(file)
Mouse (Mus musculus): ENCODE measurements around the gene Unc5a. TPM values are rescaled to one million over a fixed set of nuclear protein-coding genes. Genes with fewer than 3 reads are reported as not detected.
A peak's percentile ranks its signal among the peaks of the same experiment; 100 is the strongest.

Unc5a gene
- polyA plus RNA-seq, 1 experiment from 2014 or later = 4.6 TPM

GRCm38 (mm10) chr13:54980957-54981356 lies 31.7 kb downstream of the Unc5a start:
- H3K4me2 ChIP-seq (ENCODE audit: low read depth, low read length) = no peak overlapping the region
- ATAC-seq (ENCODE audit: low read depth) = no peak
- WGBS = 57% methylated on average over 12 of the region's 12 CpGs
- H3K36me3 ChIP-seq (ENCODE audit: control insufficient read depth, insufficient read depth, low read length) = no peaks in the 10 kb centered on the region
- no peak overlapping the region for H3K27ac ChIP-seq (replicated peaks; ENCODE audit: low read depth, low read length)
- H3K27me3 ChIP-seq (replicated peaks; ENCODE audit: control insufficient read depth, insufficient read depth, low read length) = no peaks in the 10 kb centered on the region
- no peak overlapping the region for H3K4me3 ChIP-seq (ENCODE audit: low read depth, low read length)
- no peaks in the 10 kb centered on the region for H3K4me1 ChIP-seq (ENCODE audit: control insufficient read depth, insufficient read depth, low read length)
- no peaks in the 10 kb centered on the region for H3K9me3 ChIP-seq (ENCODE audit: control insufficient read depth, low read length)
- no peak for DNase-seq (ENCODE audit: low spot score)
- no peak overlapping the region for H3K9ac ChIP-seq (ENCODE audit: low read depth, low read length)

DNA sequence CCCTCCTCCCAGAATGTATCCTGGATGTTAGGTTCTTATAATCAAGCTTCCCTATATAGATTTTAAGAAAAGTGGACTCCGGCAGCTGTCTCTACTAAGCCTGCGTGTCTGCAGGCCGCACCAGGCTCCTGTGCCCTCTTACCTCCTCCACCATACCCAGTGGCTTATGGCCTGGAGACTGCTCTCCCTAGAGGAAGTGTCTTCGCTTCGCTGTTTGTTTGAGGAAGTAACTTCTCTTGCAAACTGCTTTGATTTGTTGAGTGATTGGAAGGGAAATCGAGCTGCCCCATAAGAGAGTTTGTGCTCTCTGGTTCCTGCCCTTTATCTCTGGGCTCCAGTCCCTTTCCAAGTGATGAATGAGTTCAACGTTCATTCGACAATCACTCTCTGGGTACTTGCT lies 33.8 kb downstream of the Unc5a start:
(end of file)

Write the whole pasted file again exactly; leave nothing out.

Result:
Mouse (Mus musculus): ENCODE measurements around the gene Unc5a. TPM values are rescaled to one million over a fixed set of nuclear protein-coding genes. Genes with fewer than 3 reads are reported as not detected.
A peak's percentile ranks its signal among the peaks of the same experiment; 100 is the strongest.

Unc5a gene
- polyA plus RNA-seq, 1 experiment from 2014 or later = 4.6 TPM

GRCm38 (mm10) chr13:54980957-54981356 lies 31.7 kb downstream of the Unc5a start:
- H3K4me2 ChIP-seq (ENCODE audit: low read depth, low read length) = no peak overlapping the region
- ATAC-seq (ENCODE audit: low read depth) = no peak
- WGBS = 57% methylated on average over 12 of the region's 12 CpGs
- H3K36me3 ChIP-seq (ENCODE audit: control insufficient read depth, insufficient read depth, low read length) = no peaks in the 10 kb centered on the region
- no peak overlapping the region for H3K27ac ChIP-seq (replicated peaks; ENCODE audit: low read depth, low read length)
- H3K27me3 ChIP-seq (replicated peaks; ENCODE audit: control insufficient read depth, insufficient read depth, low read length) = no peaks in the 10 kb centered on the region
- no peak overlapping the region for H3K4me3 ChIP-seq (ENCODE audit: low read depth, low read length)
- no peaks in the 10 kb centered on the region for H3K4me1 ChIP-seq (ENCODE audit: control insufficient read depth, insufficient read depth, low read length)
- no peaks in the 10 kb centered on the region for H3K9me3 ChIP-seq (ENCODE audit: control insufficient read depth, low read length)
- no peak for DNase-seq (ENCODE audit: low spot score)
- no peak overlapping the region for H3K9ac ChIP-seq (ENCODE audit: low read depth, low read length)

DNA sequence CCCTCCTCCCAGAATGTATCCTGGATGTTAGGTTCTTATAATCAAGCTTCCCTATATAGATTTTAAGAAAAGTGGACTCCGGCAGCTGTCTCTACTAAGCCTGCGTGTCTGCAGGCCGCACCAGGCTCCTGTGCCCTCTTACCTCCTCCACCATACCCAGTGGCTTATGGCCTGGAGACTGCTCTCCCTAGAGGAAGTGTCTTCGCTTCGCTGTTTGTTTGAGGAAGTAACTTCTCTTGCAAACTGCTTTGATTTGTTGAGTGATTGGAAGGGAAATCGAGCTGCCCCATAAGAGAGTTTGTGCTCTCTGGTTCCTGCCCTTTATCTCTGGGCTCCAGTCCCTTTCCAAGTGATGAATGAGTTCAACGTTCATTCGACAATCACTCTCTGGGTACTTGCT lies 33.8 kb downstream of the Unc5a start: